Monday, May 9, 2011

Taking the bite out of second cancer risk attributable to radiotherapy of primary first cancer

 Extract of my guest post at maiBlog, a radiology-focused blog.

"The increasing ranks of cancer survivors have brought new concerns into focus—second primary cancers now account for 18% of all cancer diagnosis and are the third most common cancer diagnosis in US. ... Radiotherapy, while a highly effective cancer treatment option, has long been considered to increase the risk of subsequent cancers, but convincing data had been lacking.  Now, an epidemiological study published by the National Cancer Institute in the April 2011 issue of Lancet Oncology journal shows that 92% of all second cancers are due to causes other than the radiation treatment of previous cancer. ..."

Click here to read full post at maiBlog.

___________________________

Complete Post Below:

Over the last forty years, we have made great strides in the diagnosis and treatment of cancer. According to the Centre for Disease Control and Prevention (CDC), the number of cancer survivors have steadily increased from three million in 1971 to over eleven million today; one in twenty Americans is a cancer survivor. The increasing ranks of cancer survivors have brought new concerns into focus‚Äîsecond primary cancers now account for 18% of all cancer diagnosis and are the third most common cancer diagnosis in US. Similar data is also emerging from other countries. Second primary cancers (a.k.a. second cancers) are new cancers that arise after the first incidence of any cancer. Second cancer may be in the same, surrounding or distant organs, and differ from metastatic cancer which is a result of primary first cancer cells disseminating to a distant organs (see a definition here).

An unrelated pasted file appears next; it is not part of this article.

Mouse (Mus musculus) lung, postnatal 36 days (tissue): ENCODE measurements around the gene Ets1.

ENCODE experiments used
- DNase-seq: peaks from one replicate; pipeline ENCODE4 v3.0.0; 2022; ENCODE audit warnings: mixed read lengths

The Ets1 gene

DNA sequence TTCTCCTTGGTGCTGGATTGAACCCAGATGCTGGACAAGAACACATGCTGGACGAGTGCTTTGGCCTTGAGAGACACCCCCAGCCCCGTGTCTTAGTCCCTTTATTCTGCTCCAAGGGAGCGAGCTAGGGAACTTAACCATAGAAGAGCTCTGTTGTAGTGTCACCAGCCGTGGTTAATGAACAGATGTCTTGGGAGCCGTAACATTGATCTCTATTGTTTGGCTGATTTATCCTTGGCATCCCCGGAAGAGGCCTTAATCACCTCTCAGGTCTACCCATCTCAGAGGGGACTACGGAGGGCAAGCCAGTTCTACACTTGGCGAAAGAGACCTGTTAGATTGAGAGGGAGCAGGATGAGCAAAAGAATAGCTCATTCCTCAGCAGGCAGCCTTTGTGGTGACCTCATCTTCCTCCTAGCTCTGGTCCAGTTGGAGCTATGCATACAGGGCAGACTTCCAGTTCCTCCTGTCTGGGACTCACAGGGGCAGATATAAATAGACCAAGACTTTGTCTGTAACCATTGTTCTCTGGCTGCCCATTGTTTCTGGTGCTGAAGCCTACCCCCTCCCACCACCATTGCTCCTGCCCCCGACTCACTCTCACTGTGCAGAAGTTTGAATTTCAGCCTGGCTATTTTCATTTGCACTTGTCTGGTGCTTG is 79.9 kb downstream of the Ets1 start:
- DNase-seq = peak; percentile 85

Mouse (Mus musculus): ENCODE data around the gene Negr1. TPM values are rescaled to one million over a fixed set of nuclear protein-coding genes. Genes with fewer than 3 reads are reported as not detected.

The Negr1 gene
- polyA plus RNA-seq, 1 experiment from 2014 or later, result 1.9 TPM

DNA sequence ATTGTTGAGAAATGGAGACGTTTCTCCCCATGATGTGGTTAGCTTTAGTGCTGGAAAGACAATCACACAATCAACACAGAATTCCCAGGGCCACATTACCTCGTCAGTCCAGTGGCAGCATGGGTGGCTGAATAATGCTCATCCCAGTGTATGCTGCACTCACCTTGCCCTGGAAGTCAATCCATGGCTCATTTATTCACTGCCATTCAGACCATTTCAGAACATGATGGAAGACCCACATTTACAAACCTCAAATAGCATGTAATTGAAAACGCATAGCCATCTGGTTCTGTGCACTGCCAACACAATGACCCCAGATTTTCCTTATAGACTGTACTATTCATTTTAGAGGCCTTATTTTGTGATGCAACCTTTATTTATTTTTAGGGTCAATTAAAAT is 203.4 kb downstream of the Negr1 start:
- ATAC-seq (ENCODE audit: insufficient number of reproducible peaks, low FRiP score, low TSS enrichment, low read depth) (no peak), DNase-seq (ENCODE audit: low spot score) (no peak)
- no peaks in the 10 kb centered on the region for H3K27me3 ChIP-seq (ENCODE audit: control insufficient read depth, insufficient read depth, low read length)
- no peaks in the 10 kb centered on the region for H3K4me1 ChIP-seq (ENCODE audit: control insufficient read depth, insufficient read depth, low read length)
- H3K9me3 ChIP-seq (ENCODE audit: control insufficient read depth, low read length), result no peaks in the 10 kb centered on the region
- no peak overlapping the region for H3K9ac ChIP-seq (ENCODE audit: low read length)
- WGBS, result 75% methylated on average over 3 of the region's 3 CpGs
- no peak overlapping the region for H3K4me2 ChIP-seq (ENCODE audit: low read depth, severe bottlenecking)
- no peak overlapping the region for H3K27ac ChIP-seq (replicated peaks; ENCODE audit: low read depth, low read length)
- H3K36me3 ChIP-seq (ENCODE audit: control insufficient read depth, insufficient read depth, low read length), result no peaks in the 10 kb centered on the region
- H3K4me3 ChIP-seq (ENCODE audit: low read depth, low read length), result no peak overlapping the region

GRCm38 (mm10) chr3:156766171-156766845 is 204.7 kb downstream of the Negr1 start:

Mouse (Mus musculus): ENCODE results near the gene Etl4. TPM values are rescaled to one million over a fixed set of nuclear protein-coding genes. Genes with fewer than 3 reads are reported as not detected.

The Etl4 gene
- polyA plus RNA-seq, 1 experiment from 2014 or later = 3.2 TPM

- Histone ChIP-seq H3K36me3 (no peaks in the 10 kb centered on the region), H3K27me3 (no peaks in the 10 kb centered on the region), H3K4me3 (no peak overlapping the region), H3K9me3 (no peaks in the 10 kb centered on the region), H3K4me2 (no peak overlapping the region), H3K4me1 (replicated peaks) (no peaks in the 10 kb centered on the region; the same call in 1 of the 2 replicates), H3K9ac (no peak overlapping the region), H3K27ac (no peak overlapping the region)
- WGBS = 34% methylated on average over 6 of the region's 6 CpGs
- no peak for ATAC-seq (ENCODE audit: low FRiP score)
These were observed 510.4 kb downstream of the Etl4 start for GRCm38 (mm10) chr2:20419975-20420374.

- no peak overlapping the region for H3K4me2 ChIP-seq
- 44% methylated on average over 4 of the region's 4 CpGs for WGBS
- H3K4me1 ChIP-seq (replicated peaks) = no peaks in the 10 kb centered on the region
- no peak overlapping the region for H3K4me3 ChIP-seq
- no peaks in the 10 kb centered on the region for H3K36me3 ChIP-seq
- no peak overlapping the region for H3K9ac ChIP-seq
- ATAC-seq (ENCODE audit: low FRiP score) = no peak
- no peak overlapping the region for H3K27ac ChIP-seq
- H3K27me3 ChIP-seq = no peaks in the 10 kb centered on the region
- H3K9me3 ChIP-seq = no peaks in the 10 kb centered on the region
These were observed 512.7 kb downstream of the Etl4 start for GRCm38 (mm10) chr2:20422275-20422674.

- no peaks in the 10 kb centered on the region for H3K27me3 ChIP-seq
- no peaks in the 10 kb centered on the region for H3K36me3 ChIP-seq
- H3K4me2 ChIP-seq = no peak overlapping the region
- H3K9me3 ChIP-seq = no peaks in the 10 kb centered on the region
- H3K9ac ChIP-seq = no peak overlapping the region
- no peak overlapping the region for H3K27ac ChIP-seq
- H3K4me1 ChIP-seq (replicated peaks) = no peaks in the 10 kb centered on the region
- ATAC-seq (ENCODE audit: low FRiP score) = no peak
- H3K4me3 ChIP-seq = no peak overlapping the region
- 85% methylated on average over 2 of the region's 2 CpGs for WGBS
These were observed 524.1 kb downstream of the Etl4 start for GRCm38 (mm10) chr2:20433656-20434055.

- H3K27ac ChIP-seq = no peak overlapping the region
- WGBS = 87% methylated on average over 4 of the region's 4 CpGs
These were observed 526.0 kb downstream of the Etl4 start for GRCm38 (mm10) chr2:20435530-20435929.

Genetics and lifestyle behaviors, for instance, smoking, alcohol or poor diet, are partly responsible for second cancer, the treatment modalities during first cancer may also have a role. Both chemotherapy and radiotherapy can increase predisposition of other cells to cancer. Radiotherapy, while a highly effective cancer treatment option, has long been considered to increase the risk of subsequent cancers, but convincing data had been lacking. Now, an epidemiological study published by the National Cancer Institute in the April 2011 issue of Lancet Oncology journal shows that 92% of all second cancers are due to causes other than the radiation treatment of previous cancer.